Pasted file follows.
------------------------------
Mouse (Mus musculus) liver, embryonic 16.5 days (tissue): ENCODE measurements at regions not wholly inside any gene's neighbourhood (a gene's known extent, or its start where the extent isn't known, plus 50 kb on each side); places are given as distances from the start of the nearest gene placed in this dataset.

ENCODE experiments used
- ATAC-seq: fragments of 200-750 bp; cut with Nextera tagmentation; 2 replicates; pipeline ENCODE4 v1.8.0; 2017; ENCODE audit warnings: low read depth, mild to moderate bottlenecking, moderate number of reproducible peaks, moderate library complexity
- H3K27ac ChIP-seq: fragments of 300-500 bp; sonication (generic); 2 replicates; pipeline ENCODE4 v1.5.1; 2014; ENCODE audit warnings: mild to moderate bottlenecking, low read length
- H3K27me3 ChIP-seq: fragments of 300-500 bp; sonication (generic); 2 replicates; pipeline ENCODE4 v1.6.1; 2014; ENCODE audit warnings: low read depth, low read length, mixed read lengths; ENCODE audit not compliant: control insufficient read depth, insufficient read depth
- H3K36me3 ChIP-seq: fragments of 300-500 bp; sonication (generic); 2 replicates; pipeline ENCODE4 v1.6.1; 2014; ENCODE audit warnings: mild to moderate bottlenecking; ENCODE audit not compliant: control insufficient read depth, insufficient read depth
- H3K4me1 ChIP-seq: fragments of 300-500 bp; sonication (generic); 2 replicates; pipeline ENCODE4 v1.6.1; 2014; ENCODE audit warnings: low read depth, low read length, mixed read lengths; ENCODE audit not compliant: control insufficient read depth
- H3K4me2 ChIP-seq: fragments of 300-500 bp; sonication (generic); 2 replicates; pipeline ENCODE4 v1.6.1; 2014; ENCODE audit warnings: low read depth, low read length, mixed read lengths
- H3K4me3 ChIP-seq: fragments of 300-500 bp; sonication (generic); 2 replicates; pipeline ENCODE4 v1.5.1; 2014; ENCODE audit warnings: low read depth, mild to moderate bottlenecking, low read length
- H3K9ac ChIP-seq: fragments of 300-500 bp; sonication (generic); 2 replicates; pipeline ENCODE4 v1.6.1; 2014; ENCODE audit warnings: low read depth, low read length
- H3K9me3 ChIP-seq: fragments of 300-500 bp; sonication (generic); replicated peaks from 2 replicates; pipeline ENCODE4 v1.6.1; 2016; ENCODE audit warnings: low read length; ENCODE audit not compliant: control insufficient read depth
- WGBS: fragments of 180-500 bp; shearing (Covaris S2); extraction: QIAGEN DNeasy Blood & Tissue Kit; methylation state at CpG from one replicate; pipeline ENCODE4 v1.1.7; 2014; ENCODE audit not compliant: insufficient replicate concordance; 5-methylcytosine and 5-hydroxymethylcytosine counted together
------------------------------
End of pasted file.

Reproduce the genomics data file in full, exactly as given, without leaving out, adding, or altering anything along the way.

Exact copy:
Mouse (Mus musculus) liver, embryonic 16.5 days (tissue): ENCODE measurements at regions not wholly inside any gene's neighbourhood (a gene's known extent, or its start where the extent isn't known, plus 50 kb on each side); places are given as distances from the start of the nearest gene placed in this dataset.

ENCODE experiments used
- ATAC-seq: fragments of 200-750 bp; cut with Nextera tagmentation; 2 replicates; pipeline ENCODE4 v1.8.0; 2017; ENCODE audit warnings: low read depth, mild to moderate bottlenecking, moderate number of reproducible peaks, moderate library complexity
- H3K27ac ChIP-seq: fragments of 300-500 bp; sonication (generic); 2 replicates; pipeline ENCODE4 v1.5.1; 2014; ENCODE audit warnings: mild to moderate bottlenecking, low read length
- H3K27me3 ChIP-seq: fragments of 300-500 bp; sonication (generic); 2 replicates; pipeline ENCODE4 v1.6.1; 2014; ENCODE audit warnings: low read depth, low read length, mixed read lengths; ENCODE audit not compliant: control insufficient read depth, insufficient read depth
- H3K36me3 ChIP-seq: fragments of 300-500 bp; sonication (generic); 2 replicates; pipeline ENCODE4 v1.6.1; 2014; ENCODE audit warnings: mild to moderate bottlenecking; ENCODE audit not compliant: control insufficient read depth, insufficient read depth
- H3K4me1 ChIP-seq: fragments of 300-500 bp; sonication (generic); 2 replicates; pipeline ENCODE4 v1.6.1; 2014; ENCODE audit warnings: low read depth, low read length, mixed read lengths; ENCODE audit not compliant: control insufficient read depth
- H3K4me2 ChIP-seq: fragments of 300-500 bp; sonication (generic); 2 replicates; pipeline ENCODE4 v1.6.1; 2014; ENCODE audit warnings: low read depth, low read length, mixed read lengths
- H3K4me3 ChIP-seq: fragments of 300-500 bp; sonication (generic); 2 replicates; pipeline ENCODE4 v1.5.1; 2014; ENCODE audit warnings: low read depth, mild to moderate bottlenecking, low read length
- H3K9ac ChIP-seq: fragments of 300-500 bp; sonication (generic); 2 replicates; pipeline ENCODE4 v1.6.1; 2014; ENCODE audit warnings: low read depth, low read length
- H3K9me3 ChIP-seq: fragments of 300-500 bp; sonication (generic); replicated peaks from 2 replicates; pipeline ENCODE4 v1.6.1; 2016; ENCODE audit warnings: low read length; ENCODE audit not compliant: control insufficient read depth
- WGBS: fragments of 180-500 bp; shearing (Covaris S2); extraction: QIAGEN DNeasy Blood & Tissue Kit; methylation state at CpG from one replicate; pipeline ENCODE4 v1.1.7; 2014; ENCODE audit not compliant: insufficient replicate concordance; 5-methylcytosine and 5-hydroxymethylcytosine counted together